The Drug Enforcement Agency defines amphetamines as “stimulants that speed up the body’s system.” Many people only think about amphetamines street drugs like speed and crystal meth. However, legal amphetamines are manufactured by pharmaceutical companies and prescribed.
The National Institute on Drug Abuse states: “Prescription stimulants have a calming and “focusing” effect on individuals with ADHD. They are prescribed to patients for daily use, and come in the form of tablets or capsules of varying dosages. Treatment of ADHD with stimulants, often in conjunction with psychotherapy, helps to improve ADHD symptoms along with the patient’s self-esteem, thinking ability, and social and family interactions.”
If you are concerned that you have a prescription amphetamine abuse disorder, get help today at 800-768-8728(Who Answers?) to speak with someone who can connect you with necessary resources and treatments.
Dextroamphetamine, brand name Dexedrine , Dextrostat, or ProCentra, is a central nervous system (CNS) stimulant. Although, the way it works is not known, it affects certain chemicals in the brain, which might help to increase attention span.
It is primarily prescribed for attention deficit hyperactivity disorder (ADHD) in children and to treat the sleep disorder narcolepsy.
Levoamphetamine – also levamfetamine – is a CNS stimulant known to increase wakefulness and concentration, while decreasing appetite and fatigue.
It is primarily prescribed for the treatment of ADHD, obesity, and narcolepsy.
Adderall contains 25 percent levoamphetamine salts.
Lisdexamfetamine—brand name Vyvanse—is a central nervous system (CNS) stimulant. Although, the way it works is not known, it affects certain chemicals in the brain, which might help to increase attention span.
It is primarily prescribed for attention deficit hyperactivity disorder (ADHD) and binge eating disorder (BED).
Adderall—brand names—contains a combination of amphetamine (75 percent) and dextroamphetamine (25 percent). Amphetamine and dextroamphetamine are central nervous system stimulants that affect chemicals in the brain and nerves that contribute to hyperactivity and impulse control.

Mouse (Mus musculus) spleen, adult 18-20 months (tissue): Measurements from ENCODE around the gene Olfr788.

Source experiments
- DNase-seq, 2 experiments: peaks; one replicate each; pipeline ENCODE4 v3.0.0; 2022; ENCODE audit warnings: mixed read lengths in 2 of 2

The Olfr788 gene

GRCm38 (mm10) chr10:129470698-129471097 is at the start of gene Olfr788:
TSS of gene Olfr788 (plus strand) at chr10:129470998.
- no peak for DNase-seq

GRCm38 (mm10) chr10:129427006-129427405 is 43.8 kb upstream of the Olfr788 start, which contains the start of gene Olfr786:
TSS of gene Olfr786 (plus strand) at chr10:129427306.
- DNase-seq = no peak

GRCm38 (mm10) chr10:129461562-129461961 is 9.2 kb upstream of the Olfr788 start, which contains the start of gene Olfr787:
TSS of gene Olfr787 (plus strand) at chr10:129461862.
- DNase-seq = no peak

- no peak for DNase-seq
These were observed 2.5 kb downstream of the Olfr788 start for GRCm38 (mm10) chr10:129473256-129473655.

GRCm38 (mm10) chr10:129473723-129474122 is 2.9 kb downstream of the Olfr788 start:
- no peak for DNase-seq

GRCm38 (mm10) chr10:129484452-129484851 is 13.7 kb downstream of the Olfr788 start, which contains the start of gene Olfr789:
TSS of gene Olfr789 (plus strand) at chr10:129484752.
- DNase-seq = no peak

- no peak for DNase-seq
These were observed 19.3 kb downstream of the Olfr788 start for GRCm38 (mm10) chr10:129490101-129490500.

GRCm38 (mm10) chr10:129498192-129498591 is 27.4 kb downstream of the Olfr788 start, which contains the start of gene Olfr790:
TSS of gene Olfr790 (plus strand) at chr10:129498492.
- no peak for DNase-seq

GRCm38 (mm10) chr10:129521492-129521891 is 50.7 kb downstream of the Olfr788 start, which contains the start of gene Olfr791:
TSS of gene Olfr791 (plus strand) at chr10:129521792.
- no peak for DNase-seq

It is primarily prescribed for narcolepsy and ADHD.
Ritalin—brand names Aptensio XR, Concerta, Metadate CD, Metadate ER, Methylin, Quillivant XR, Ritalin, Ritalin LA, and Ritalin-SR—is a CNS stimulant. It has an effect on chemicals in the brain and nerves that add to hyperactivity and impulse control.
Ritalin is used to treat attention deficit disorder (ADD), ADHD, and narcolepsy.
Focalin—brand names Focalin, Focalin XR— is a mild stimulant to the CNS. It has an effect on the chemicals in the brain that contribute to hyperactivity and impulse control.
It is used to treat ADHD.
Methamphetamine—brand name Desoxyn—is a CNS stimulant. It has an effect on the chemicals in the brain that contribute to hyperactivity and impulse control.
It is used to treat ADHD. It is also used to treat obesity after other diets or medications have been tried without successful results.
Atomoxetine—brand name Strattera— has an effect on the chemicals in the brain that contribute to hyperactivity and impulse control.
It is used to treat ADHD.
The following traits have been identified by The National Center on Addiction and Substance Abuse at Columbia University as being risk factors for addiction:
- Genetic predisposition
- Certain brain characteristics that can make someone more vulnerable to addictive substances than the average person
- Psychological factors (e.g., stress, personality traits like high impulsivity or sensation seeking, depression, anxiety, eating disorders, personality and other psychiatric disorders)
- Environmental influences (e.g., exposure to physical, sexual, or emotional abuse or trauma, substance use or addiction in the family or among peers, access to an addictive substance; exposure to popular culture references that encourage substance use)
- Starting alcohol, nicotine or other drug use at an early age
If you have these risk factors present in your makeup and you are using amphetamines outside of the manner prescribed by your doctor, you are likely in the hold of an addiction.
For help dealing with your addiction, get help at 800-768-8728(Who Answers?) and speak with someone today.